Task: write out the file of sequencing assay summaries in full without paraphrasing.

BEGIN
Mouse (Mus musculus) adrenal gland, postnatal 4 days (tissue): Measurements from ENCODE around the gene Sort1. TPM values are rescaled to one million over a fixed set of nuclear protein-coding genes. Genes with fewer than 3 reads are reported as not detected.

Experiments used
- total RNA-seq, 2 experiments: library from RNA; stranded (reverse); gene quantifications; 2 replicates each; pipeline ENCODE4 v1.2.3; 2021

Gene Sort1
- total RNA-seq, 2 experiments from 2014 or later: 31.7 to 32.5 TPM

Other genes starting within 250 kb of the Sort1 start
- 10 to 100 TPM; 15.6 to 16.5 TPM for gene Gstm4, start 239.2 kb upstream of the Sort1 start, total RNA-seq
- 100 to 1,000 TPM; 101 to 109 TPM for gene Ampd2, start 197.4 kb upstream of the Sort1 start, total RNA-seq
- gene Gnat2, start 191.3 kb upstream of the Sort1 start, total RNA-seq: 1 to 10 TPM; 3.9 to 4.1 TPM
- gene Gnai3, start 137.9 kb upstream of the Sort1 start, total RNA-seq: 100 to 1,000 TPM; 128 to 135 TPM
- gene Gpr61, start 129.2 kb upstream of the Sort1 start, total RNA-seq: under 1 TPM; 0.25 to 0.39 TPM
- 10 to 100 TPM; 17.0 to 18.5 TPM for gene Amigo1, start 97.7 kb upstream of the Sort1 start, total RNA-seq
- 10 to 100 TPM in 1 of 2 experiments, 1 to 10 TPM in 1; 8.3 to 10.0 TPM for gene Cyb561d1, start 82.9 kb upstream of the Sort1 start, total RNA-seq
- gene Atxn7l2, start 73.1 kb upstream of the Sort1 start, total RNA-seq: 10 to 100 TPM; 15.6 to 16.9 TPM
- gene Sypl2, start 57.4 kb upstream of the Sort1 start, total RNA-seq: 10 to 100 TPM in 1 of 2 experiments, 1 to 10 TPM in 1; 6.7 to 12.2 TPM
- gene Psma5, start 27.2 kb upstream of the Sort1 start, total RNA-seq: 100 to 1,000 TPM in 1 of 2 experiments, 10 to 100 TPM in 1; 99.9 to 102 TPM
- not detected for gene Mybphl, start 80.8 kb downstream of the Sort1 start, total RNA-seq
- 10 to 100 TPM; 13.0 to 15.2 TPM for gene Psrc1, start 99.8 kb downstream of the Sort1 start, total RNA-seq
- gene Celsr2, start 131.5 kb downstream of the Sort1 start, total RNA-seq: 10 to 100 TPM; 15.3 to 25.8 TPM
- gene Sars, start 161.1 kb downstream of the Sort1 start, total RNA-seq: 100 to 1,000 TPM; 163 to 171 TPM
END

Mouse (Mus musculus) adrenal gland, postnatal 4 days (tissue): Measurements from ENCODE around the gene Sort1. TPM values are rescaled to one million over a fixed set of nuclear protein-coding genes. Genes with fewer than 3 reads are reported as not detected.

Experiments used
- total RNA-seq, 2 experiments: library from RNA; stranded (reverse); gene quantifications; 2 replicates each; pipeline ENCODE4 v1.2.3; 2021

Gene Sort1
- total RNA-seq, 2 experiments from 2014 or later: 31.7 to 32.5 TPM

Other genes starting within 250 kb of the Sort1 start
- 10 to 100 TPM; 15.6 to 16.5 TPM for gene Gstm4, start 239.2 kb upstream of the Sort1 start, total RNA-seq
- 100 to 1,000 TPM; 101 to 109 TPM for gene Ampd2, start 197.4 kb upstream of the Sort1 start, total RNA-seq
- gene Gnat2, start 191.3 kb upstream of the Sort1 start, total RNA-seq: 1 to 10 TPM; 3.9 to 4.1 TPM
- gene Gnai3, start 137.9 kb upstream of the Sort1 start, total RNA-seq: 100 to 1,000 TPM; 128 to 135 TPM
- gene Gpr61, start 129.2 kb upstream of the Sort1 start, total RNA-seq: under 1 TPM; 0.25 to 0.39 TPM
- 10 to 100 TPM; 17.0 to 18.5 TPM for gene Amigo1, start 97.7 kb upstream of the Sort1 start, total RNA-seq
- 10 to 100 TPM in 1 of 2 experiments, 1 to 10 TPM in 1; 8.3 to 10.0 TPM for gene Cyb561d1, start 82.9 kb upstream of the Sort1 start, total RNA-seq
- gene Atxn7l2, start 73.1 kb upstream of the Sort1 start, total RNA-seq: 10 to 100 TPM; 15.6 to 16.9 TPM
- gene Sypl2, start 57.4 kb upstream of the Sort1 start, total RNA-seq: 10 to 100 TPM in 1 of 2 experiments, 1 to 10 TPM in 1; 6.7 to 12.2 TPM
- gene Psma5, start 27.2 kb upstream of the Sort1 start, total RNA-seq: 100 to 1,000 TPM in 1 of 2 experiments, 10 to 100 TPM in 1; 99.9 to 102 TPM
- not detected for gene Mybphl, start 80.8 kb downstream of the Sort1 start, total RNA-seq
- 10 to 100 TPM; 13.0 to 15.2 TPM for gene Psrc1, start 99.8 kb downstream of the Sort1 start, total RNA-seq
- gene Celsr2, start 131.5 kb downstream of the Sort1 start, total RNA-seq: 10 to 100 TPM; 15.3 to 25.8 TPM
- gene Sars, start 161.1 kb downstream of the Sort1 start, total RNA-seq: 100 to 1,000 TPM; 163 to 171 TPM